Effective Ways to Communicate Health and Safety Requirements Part 3
Workplace accidents happen all the time, regardless of the industry. Employers are tasked with ensuring their workplace is free of known hazards and making sure that employees get home safely. Communicating safety in the workplace is vital to the success of the company and the welfare of every employee. If you need legal assistance regarding safety violations in your workplace, consult with a Michigan OSHA attorney immediately.
Health and safety requirements can be communicated in different ways including during new worker orientation and safety meetings, which we discussed in part one of our article. Using facility signs and implementing an employee suggestion program, which were discussed in part two, are also helpful. Safety can also be communicated by other methods including electronic communication and employee reviews, which we will discuss in this section.
Safety and health requirements can be communicated in many ways. You can do so verbally through meetings, visually through signage, and electronically via methods such as email and company newsletters.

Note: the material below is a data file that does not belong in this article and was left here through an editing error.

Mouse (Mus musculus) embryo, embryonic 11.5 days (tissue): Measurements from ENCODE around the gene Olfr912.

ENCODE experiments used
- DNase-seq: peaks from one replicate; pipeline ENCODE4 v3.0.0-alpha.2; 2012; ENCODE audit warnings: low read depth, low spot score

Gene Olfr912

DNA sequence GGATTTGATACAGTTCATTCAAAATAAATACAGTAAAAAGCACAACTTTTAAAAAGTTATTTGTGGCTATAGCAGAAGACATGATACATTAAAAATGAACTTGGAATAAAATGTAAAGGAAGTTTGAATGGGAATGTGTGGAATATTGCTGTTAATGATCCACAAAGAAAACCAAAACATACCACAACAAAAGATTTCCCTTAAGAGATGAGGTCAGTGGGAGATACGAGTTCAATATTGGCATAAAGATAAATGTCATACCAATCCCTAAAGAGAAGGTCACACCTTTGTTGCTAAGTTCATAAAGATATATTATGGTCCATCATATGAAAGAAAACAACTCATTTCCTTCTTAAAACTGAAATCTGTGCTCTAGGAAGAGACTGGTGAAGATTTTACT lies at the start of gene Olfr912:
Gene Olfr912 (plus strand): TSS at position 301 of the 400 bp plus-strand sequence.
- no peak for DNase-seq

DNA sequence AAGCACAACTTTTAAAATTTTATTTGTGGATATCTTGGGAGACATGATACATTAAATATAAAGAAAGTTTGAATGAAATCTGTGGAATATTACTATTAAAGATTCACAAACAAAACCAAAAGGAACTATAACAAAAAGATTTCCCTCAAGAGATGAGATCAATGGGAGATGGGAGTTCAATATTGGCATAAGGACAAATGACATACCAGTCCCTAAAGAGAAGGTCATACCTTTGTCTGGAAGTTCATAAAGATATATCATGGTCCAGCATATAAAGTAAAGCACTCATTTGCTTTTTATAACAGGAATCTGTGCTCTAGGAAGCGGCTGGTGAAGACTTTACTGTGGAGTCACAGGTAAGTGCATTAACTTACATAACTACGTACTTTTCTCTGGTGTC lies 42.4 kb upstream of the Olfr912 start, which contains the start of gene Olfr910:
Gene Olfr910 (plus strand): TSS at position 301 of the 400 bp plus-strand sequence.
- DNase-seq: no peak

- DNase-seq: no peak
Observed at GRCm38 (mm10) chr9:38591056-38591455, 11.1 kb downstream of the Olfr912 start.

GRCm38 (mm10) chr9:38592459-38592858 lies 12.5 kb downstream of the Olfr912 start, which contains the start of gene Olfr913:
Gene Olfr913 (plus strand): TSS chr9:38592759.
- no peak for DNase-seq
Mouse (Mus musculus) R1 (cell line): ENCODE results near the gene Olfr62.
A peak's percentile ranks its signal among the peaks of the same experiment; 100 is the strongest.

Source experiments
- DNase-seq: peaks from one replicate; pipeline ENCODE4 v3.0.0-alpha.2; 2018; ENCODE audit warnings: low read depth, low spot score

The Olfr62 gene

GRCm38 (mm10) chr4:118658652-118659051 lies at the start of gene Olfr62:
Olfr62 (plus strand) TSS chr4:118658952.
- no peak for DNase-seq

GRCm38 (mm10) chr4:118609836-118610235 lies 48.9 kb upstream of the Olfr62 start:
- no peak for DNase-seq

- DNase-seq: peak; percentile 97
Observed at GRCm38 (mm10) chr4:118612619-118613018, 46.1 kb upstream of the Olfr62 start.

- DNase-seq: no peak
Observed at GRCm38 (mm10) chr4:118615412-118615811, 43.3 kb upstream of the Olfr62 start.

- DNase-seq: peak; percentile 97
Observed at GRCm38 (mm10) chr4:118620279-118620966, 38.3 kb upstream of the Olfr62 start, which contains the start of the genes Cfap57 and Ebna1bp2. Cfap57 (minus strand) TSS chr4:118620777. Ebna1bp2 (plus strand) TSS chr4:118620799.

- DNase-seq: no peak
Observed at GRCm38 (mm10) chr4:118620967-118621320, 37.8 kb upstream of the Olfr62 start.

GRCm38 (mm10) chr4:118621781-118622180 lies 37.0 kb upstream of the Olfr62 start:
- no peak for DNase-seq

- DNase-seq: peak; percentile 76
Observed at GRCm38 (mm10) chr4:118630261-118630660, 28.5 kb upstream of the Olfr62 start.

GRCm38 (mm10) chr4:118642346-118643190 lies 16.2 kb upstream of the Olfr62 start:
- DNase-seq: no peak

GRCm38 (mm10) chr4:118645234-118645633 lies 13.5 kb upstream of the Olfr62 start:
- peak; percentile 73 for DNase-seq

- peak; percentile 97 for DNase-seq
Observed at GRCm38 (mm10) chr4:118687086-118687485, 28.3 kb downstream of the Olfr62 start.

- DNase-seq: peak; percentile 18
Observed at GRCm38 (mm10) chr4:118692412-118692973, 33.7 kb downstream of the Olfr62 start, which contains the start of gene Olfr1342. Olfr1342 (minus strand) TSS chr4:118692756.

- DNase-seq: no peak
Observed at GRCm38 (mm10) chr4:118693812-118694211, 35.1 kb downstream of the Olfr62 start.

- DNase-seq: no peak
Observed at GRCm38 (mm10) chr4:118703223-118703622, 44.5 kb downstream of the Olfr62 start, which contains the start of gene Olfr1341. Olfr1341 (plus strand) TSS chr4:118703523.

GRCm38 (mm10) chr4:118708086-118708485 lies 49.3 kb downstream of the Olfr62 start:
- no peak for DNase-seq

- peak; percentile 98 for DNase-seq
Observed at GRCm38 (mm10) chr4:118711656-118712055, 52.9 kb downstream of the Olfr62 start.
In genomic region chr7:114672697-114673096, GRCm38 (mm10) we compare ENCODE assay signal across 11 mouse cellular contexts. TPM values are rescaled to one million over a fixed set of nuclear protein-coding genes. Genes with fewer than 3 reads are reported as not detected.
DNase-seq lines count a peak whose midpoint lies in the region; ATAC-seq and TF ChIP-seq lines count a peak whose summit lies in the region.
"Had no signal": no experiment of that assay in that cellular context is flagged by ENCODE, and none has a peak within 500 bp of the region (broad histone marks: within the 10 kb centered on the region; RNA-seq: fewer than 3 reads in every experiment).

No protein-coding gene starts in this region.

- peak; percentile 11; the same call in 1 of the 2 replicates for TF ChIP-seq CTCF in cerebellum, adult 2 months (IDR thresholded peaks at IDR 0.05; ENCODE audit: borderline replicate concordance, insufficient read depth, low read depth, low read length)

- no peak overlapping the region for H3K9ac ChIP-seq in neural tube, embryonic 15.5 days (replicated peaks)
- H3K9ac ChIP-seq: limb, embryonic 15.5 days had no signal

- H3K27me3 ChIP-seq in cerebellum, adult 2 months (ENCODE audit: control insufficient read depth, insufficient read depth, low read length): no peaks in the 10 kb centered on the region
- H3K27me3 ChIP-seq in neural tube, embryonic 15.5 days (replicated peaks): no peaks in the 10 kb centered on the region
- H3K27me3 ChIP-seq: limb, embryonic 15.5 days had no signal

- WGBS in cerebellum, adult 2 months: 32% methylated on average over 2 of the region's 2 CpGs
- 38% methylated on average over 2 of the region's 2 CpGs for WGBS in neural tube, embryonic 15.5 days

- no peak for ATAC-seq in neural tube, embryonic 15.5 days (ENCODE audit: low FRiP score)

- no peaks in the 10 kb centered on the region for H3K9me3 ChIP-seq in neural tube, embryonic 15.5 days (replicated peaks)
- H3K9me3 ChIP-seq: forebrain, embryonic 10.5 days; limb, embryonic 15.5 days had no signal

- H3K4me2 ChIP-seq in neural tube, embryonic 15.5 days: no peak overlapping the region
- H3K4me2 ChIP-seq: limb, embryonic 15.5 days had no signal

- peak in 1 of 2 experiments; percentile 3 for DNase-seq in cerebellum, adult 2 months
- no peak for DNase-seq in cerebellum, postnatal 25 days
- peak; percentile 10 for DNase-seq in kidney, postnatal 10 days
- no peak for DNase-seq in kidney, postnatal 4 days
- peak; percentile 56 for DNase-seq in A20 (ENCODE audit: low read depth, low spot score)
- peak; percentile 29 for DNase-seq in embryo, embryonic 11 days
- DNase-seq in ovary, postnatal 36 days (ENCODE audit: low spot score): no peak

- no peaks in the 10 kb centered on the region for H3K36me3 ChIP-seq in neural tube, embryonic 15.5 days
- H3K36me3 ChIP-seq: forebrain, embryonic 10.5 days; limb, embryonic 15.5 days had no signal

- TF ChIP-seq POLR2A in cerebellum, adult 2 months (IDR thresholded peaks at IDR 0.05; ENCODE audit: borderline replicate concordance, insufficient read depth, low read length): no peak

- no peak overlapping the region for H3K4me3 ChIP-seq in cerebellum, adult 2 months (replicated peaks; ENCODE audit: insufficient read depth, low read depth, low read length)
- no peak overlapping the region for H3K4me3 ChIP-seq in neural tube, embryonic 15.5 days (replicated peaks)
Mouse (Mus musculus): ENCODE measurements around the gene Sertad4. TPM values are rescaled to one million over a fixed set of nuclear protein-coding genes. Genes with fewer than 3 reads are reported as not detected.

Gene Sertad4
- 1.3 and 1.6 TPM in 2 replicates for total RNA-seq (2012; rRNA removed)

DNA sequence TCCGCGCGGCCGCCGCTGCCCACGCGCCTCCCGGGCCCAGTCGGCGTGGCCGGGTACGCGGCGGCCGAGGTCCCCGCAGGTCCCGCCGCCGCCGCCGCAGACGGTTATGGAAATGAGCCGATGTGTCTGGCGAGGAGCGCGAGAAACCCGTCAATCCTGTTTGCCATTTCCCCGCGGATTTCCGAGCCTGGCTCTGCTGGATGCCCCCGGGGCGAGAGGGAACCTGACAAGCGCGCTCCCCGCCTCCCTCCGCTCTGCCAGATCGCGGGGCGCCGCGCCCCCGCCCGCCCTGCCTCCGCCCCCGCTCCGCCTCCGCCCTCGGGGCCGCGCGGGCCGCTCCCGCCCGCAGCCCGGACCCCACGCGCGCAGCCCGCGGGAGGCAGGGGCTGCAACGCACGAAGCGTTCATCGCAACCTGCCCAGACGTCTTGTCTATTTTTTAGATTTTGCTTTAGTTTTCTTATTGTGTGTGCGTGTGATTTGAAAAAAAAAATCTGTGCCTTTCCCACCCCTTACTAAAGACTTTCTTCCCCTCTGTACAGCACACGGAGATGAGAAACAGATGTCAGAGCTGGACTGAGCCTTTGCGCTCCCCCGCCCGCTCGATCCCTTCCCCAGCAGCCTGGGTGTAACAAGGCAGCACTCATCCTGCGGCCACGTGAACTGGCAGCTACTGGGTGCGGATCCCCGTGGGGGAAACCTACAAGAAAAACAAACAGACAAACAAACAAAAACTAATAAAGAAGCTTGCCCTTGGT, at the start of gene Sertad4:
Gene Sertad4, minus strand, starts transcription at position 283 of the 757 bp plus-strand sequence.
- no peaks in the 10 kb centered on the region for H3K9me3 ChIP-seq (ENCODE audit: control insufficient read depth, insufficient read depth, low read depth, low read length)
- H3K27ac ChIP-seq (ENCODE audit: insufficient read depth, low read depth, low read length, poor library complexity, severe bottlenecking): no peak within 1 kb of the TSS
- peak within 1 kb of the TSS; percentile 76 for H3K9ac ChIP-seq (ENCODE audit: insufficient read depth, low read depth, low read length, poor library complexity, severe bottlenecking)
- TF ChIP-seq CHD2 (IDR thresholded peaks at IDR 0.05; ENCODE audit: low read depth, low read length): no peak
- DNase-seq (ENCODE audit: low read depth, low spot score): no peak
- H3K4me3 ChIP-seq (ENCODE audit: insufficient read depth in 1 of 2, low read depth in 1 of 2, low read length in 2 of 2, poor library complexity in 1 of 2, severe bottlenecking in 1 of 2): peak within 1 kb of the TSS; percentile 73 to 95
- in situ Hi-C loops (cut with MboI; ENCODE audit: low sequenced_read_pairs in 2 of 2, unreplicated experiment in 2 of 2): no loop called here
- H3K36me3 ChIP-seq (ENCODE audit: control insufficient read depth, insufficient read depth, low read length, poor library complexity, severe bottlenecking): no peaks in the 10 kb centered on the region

No longer do you need to waste paper by sending out bulletins and newsletters; you can reinforce your safety message by email. Your newsletters can be as brief or as detailed as you like, but it’s probably best to keep them simple and concise. Introduce company safety leaders, identify potential hazards, and keep everyone abreast of new or changing safety regulations, helpful and relevant safety tips, best safety practices, and protective equipment how-tos.
Employee Performance Reviews
Do you discuss safety habits during your employees’ performance reviews? If not, you should. Safety is not only the employer’s responsibility, it is also every worker’s responsibility. A good evaluation should discuss both productivity and how well employees follow company safety procedures and policies. It’s important to evaluate employees on:
- Safety training and meeting attendance
- Proper use of accident control methods
- Proper use of safety gear, tools, and materials
- Attitude towards safety
- Knowledge of safety
Accident response and reporting
There are various areas that employees can be evaluated on. The review should serve as a motivating factor, as employees who do well with safety policies and goals should be awarded accordingly. Also, coaching (private counseling, positive reinforcement) or disciplinary actions (probationary periods, dismissal) can be put in place for those who consistently perform poorly.
Disclaimer: The information contained in this article is for general educational information only. This information does not constitute legal advice, is not intended to constitute legal advice, nor should it be relied upon as legal advice for your specific factual pattern or situation.